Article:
Frankly, I don't care what the outcome of the case is. I've already stated that I'm not a fan of the Trump Team's apparent argument. I'll say it again though. Trump argued, on his motion, that the other side had to show a prima facie case in opposition to his motion. The judge, sticking with the law, rightly denied the motion, noting that the submission of evidence in opposition was cause for a trial of the issue. On the State's motion, however, the judge says of Trump's evidence, "In an attempt to rebut this strong showing of fraud..." and proceeds to parse through the evidence submitted in opposition to the State's "strong showing." Clearly weighing the evidence on motion for summary judgment, and placing the burden on Trump to make a prima facie showing. The very thing the judge states is not required to survive a motion for summary judgment, in response to Trump's motion. 

Would anyone be surprised if the numbers were, indeed, fudged on the forms? No. That's the heart of the issue, but unless Trump simply did not put evidence in the record in opposition to the State's motion, the law affords him a trial on the merits, not a trial by brief. 

 
 
 
Transyferous Rex
Freshman Quiet
5.1.51  Transyferous Rex  replied to  TᵢG @5.1.47    5 months ago
Trump's own excuse where he notes his disclaimer that nobody should just believe his claims and to do their own due diligence is almost comical.

Yeah, that exchange certainly looks bad. I'll note this though. At the end, he does say that he believed the valuations were good faith valuations. 

As an aside, if they really wanted to get the don, they'd let it all go to trial, and get him on the stand for two days. Can you imagine the testimony he'd give? 

 
 
 
TᵢG
Professor Principal
5.1.52  TᵢG  replied to  Transyferous Rex @5.1.50    5 months ago
This is the same guy, who advised his audience that he could overturn a jury decision based on his emotion.

One word.   Maybe a bad word choice.   I commented on that article and noted that if he had used the word 'judgment' instead, the entire comment he made would make perfect sense.   Might have been poor word choice — he was speaking on the fly rather than writing.   I really doubt a senior judge actually believes it proper to adjudicate based literally on emotions.

Would anyone be surprised if the numbers were, indeed, fudged on the forms?

Of course not.   The judge did find the evidence to be so overwhelming that a jury trial was not necessary.   That is the high bar required for a summary judgment.   So the judge either is mistaken (and will then be publicly embarrassed as this high-profile judgment is overturned) or the evidence really is overwhelming.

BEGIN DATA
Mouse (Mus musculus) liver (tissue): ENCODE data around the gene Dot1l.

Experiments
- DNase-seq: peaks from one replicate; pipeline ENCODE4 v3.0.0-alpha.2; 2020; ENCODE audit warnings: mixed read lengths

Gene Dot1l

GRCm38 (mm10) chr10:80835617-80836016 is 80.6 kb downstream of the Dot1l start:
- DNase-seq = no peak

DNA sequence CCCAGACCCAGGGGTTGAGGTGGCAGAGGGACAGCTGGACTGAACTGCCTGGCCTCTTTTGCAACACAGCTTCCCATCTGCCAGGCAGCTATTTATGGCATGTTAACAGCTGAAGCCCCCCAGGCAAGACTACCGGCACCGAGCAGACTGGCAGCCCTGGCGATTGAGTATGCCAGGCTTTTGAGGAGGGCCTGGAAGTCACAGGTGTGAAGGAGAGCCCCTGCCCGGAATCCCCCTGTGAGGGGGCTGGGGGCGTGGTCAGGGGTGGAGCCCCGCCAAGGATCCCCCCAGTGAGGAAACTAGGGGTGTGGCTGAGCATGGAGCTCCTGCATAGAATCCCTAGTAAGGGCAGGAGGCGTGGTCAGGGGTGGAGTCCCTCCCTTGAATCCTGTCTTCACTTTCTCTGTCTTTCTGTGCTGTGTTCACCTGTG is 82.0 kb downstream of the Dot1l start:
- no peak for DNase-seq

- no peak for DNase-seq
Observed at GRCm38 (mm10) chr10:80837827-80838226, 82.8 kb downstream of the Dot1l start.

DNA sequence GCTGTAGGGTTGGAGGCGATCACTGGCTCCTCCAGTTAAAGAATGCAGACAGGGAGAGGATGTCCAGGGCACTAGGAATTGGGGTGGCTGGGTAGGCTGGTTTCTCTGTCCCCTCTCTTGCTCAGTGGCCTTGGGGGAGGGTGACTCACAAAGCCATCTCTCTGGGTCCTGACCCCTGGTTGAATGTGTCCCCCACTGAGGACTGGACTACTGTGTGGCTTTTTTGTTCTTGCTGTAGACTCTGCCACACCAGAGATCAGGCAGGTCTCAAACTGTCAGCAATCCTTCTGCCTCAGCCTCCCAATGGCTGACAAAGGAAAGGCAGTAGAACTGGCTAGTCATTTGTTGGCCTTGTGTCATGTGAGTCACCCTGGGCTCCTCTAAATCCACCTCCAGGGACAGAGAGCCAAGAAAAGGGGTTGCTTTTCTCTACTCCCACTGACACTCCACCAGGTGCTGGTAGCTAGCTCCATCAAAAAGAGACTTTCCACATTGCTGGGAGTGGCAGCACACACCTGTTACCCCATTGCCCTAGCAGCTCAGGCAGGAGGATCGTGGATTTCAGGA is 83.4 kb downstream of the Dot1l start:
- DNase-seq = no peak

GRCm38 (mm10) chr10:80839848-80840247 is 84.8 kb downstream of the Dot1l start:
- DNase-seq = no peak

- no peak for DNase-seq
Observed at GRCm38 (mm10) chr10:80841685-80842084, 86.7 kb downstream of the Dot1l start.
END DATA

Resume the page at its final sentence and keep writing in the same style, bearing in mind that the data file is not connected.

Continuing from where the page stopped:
TᵢG
Professor Principal
5.1.53  TᵢG  replied to  Transyferous Rex @5.1.51    5 months ago
Can you imagine the testimony he'd give? 

Not sure we need to imagine.   I think he has been providing previews for weeks now.   jrSmiley_82_smiley_image.gif

 
 
 
Transyferous Rex
Freshman Quiet
5.1.54  Transyferous Rex  replied to  TᵢG @5.1.52    5 months ago
One word.   Maybe a bad word choice.

Bad word choice doesn't begin to describe it. Discretion and emotion are vastly different, and he knows it. Even then, a judge's discretion is limited to situations where no reasonable jury could have arrived at its verdict. 

 
 
 
TᵢG
Professor Principal
5.1.55  TᵢG  replied to  Transyferous Rex @5.1.54    5 months ago
Discretion and emotion are vastly different, and he knows it.

That is the whole idea behind bad worse choice.   It makes little sense that a senior judge would actually believe it valid to use one's emotions.   It therefore is reasonable that when speaking, he made a poor real-time choice with a single word.   Use discretion or judgment instead of emotions and everything he said makes sense.

Even then, a judge's discretion is limited to situations where no reasonable jury could have arrived at its verdict. 

Yes, I have been stating that repeatedly.   A summary judgment comes with a high bar.

 
 
 
Transyferous Rex
Freshman Quiet
5.1.56  Transyferous Rex  replied to  TᵢG @5.1.52    5 months ago
The judge did find the evidence to be so overwhelming that a jury trial was not necessary.   That is the high bar required for a summary judgment. 

Ah, but that's the rub isn't it? If the judge found it to be overwhelming, or a "strong showing", as he put it, then he is weighing it. I think he'd have done himself some favors by not parsing through the evidence. And, the following statement isn't a good look either.

The instant motions do not task this Court with determining which appraisals are the most accurate, which would present issues of fact. Rather, time and time again, the Court is not comparing one appraisal to another; it is comparing an independent professional appraisal to a pie-in-the-sky dream of concocted potential.